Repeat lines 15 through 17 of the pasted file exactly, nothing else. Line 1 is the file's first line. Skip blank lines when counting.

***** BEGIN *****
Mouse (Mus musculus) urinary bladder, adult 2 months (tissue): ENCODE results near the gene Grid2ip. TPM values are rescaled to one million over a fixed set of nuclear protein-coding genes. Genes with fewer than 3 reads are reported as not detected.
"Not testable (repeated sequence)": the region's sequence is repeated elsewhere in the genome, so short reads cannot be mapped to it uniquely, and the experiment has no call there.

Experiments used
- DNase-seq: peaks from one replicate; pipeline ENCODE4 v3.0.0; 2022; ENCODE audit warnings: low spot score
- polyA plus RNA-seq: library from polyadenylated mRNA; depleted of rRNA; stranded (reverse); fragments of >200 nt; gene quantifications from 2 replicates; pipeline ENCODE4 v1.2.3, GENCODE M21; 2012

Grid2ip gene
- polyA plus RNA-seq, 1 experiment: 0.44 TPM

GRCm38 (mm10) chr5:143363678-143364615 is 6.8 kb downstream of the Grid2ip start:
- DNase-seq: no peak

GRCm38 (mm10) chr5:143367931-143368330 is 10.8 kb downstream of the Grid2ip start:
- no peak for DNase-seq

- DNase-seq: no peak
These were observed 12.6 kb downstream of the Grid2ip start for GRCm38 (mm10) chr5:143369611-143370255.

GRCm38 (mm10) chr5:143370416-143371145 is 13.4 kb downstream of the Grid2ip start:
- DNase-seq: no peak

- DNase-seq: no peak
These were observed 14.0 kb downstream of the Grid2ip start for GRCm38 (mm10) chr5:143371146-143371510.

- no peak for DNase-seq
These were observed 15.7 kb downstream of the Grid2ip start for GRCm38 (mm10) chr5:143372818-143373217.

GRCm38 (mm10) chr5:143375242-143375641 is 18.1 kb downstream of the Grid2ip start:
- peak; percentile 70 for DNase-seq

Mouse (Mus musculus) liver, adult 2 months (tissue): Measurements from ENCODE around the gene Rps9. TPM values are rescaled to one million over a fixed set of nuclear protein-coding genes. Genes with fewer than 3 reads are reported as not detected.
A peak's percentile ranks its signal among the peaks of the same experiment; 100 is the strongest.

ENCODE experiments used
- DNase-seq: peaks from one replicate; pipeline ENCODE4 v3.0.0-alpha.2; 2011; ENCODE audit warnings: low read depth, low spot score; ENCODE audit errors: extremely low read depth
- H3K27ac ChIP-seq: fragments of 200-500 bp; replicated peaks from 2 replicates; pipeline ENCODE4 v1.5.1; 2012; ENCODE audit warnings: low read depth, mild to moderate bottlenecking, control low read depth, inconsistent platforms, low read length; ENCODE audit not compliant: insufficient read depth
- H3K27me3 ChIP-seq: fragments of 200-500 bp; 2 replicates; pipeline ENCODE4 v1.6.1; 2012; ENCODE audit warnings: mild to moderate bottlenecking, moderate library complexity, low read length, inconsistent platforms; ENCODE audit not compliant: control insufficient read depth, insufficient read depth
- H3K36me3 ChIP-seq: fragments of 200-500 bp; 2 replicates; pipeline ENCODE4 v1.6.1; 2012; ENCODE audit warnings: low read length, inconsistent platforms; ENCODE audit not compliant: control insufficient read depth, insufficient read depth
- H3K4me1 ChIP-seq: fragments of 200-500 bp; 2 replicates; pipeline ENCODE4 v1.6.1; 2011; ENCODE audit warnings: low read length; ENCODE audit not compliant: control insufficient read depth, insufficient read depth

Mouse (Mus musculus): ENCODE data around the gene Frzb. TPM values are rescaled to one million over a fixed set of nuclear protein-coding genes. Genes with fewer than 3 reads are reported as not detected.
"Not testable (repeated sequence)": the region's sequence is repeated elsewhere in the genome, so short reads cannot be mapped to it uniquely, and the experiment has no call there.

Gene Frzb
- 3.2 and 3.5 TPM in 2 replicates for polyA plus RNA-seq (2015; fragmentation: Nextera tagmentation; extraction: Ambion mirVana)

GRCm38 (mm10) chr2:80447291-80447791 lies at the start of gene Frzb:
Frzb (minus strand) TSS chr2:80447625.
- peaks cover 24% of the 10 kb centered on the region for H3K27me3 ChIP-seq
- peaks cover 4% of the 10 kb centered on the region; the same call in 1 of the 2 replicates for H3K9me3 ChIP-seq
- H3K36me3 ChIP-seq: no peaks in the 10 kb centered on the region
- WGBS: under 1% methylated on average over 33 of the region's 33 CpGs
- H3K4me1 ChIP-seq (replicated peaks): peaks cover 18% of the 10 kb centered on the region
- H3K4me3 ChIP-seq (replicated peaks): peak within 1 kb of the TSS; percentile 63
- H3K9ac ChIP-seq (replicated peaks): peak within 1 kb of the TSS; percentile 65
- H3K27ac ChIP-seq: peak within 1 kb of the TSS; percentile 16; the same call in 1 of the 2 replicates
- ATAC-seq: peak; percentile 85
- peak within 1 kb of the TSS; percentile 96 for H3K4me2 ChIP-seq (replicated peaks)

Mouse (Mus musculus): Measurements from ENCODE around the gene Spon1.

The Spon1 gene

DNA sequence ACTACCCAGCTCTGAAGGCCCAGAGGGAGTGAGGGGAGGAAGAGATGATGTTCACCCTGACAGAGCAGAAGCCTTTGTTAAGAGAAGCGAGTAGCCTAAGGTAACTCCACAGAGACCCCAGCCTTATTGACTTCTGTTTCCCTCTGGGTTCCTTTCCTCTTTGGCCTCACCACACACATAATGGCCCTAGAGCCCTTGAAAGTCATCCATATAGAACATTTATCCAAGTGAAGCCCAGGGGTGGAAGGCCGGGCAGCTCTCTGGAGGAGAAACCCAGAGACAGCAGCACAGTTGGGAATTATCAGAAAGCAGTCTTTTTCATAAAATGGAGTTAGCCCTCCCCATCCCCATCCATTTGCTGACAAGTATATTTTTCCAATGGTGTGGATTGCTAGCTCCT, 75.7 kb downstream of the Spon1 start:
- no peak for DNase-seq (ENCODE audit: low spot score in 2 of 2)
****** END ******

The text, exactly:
- DNase-seq: no peak

- DNase-seq: no peak
These were observed 14.0 kb downstream of the Grid2ip start for GRCm38 (mm10) chr5:143371146-143371510.